7. 7. Linocut Hand Technique Definition Linocut is a printmaking technique, a variant of woodcut in which a sheet of linoleum (sometimes mounted on a wooden block) is used for the relief surface. A design is cut into the linoleum surface with a sharp knife, V-shaped chisel or gouge, with the raised (uncarved) areas representing a reversal (mirror image) of the parts to show printed. The linoleum sheet is inked with a roller (called a brayer), and then impressed onto paper or fabric. The actual printing can be done by hand or with a press. Linocut is a Hand printmakign technique which is variant of the woodcut printmaking technique. A sheet of linoleum which might sometimes be mounted on a wooden block Linocut Bar by Carl Eugen Keel History
  8. 8. Linocut Hand Technique Types of Linocut Methods of Linocut
  9. 9. Screenprint Hand Technique Definition Screen printing is a printing technique that uses a wovenmesh to support an ink-blocking stencil. The attached stencil forms open areas of mesh that transfer ink or other printable materials which can be pressed through the mesh as a sharp-edged image onto a substrate. A roller or squeegee is moved across the screen stencil, forcing or pumping ink past the threads of the woven mesh in the open areas. Screen printing is also a stencil method of print making in which a design is imposed on a screen of silk or other fine mesh, with blank areas coated with an impermeable substance, and ink is forced through the mesh onto the printing surface. It is also known as Screen Printing, silkscreen, seriography, and serigraph. History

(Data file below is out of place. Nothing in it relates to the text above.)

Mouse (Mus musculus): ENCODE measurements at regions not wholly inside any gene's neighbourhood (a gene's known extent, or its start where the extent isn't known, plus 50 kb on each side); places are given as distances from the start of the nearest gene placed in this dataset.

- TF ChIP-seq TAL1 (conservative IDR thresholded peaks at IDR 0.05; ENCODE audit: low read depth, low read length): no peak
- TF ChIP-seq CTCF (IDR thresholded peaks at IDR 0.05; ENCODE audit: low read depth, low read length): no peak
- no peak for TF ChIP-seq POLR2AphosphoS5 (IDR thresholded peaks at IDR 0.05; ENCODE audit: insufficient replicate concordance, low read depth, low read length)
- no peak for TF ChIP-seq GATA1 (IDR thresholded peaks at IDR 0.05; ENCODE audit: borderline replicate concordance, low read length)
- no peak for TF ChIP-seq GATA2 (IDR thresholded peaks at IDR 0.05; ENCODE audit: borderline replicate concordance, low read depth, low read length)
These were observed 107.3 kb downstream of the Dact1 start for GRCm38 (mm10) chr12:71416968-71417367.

10. 10. Screenprint Hand Technique Types of Linocut Methods of Linocut
  11. 11. Woodcut Hand Technique Definition Woodcut—formally known as xylography—is a relief printing artistic technique in printmaking in which an image is carved into the surface of a block of wood, with the printing parts remaining level with the surface while the non-printing parts are removed, typically with gouges. The areas to show 'white' are cut away with a knife or chisel, leaving the characters or image to show in 'black' at the original surface level. The block is cut along the grain of the wood (unlike wood engraving where the block is cut in the end-grain). In Europe beechwood was most commonly used[citation needed]; in Japan, a special type of cherry wood was used[citation needed]. The surface is covered with ink by rolling over the surface with an ink-covered roller (brayer), leaving ink upon the flat surface but not in the non-printing areas. Multiple colors can be printed by keying the paper to a frame around the woodblocks (where a different block is used for each color). The art of carving the woodcut can be called "xylography", but this is rarely used in English for images alone, although that and "xylographic" are used in connection with blockbooks, which are small books containing text and images in the same block. Single-leaf woodcut is a term for a woodcut presented as a single image or print, as opposed to a book illustration. History
  12. 12. Woodcut Hand Technique Types of Linocut Methods of Linocut
  13. 13. Lithography Hand Technique Definition Lithography (from Greekλίθος - lithos, 'stone' + γράφω - graphο, 'I write') is a method for printing using a stone (lithographic limestone) or a metal plate with a completely smooth surface. Invented in 1796 by Bavarian author AloisSenefelder as a low-cost method of publishing theatrical works,[1][2] lithography can be used to print text or artwork onto paper or another suitable material. History
  14. 14. Lithography Hand Technique Types of Linocut Methods of Linocut